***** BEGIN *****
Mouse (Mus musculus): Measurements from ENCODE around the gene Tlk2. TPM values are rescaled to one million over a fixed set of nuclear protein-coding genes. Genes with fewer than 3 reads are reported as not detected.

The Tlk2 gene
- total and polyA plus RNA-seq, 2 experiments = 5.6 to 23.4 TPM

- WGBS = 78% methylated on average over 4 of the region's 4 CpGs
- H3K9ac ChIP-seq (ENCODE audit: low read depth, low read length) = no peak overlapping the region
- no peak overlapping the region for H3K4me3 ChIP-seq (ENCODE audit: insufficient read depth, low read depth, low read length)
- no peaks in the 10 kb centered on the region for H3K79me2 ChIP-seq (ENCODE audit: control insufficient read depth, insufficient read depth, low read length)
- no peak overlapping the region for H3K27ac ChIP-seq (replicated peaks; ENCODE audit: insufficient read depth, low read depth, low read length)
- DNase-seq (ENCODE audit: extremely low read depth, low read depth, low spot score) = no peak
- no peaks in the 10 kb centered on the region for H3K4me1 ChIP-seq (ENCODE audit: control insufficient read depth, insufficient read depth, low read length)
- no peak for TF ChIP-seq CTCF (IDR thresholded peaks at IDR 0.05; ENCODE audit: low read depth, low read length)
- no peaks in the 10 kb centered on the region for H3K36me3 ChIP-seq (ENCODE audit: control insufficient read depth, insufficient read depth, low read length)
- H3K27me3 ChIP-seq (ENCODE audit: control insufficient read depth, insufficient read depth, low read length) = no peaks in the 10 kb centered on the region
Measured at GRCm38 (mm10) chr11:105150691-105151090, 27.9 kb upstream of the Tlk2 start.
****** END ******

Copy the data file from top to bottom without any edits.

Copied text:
Mouse (Mus musculus): Measurements from ENCODE around the gene Tlk2. TPM values are rescaled to one million over a fixed set of nuclear protein-coding genes. Genes with fewer than 3 reads are reported as not detected.

The Tlk2 gene
- total and polyA plus RNA-seq, 2 experiments = 5.6 to 23.4 TPM

- WGBS = 78% methylated on average over 4 of the region's 4 CpGs
- H3K9ac ChIP-seq (ENCODE audit: low read depth, low read length) = no peak overlapping the region
- no peak overlapping the region for H3K4me3 ChIP-seq (ENCODE audit: insufficient read depth, low read depth, low read length)
- no peaks in the 10 kb centered on the region for H3K79me2 ChIP-seq (ENCODE audit: control insufficient read depth, insufficient read depth, low read length)
- no peak overlapping the region for H3K27ac ChIP-seq (replicated peaks; ENCODE audit: insufficient read depth, low read depth, low read length)
- DNase-seq (ENCODE audit: extremely low read depth, low read depth, low spot score) = no peak
- no peaks in the 10 kb centered on the region for H3K4me1 ChIP-seq (ENCODE audit: control insufficient read depth, insufficient read depth, low read length)
- no peak for TF ChIP-seq CTCF (IDR thresholded peaks at IDR 0.05; ENCODE audit: low read depth, low read length)
- no peaks in the 10 kb centered on the region for H3K36me3 ChIP-seq (ENCODE audit: control insufficient read depth, insufficient read depth, low read length)
- H3K27me3 ChIP-seq (ENCODE audit: control insufficient read depth, insufficient read depth, low read length) = no peaks in the 10 kb centered on the region
Measured at GRCm38 (mm10) chr11:105150691-105151090, 27.9 kb upstream of the Tlk2 start.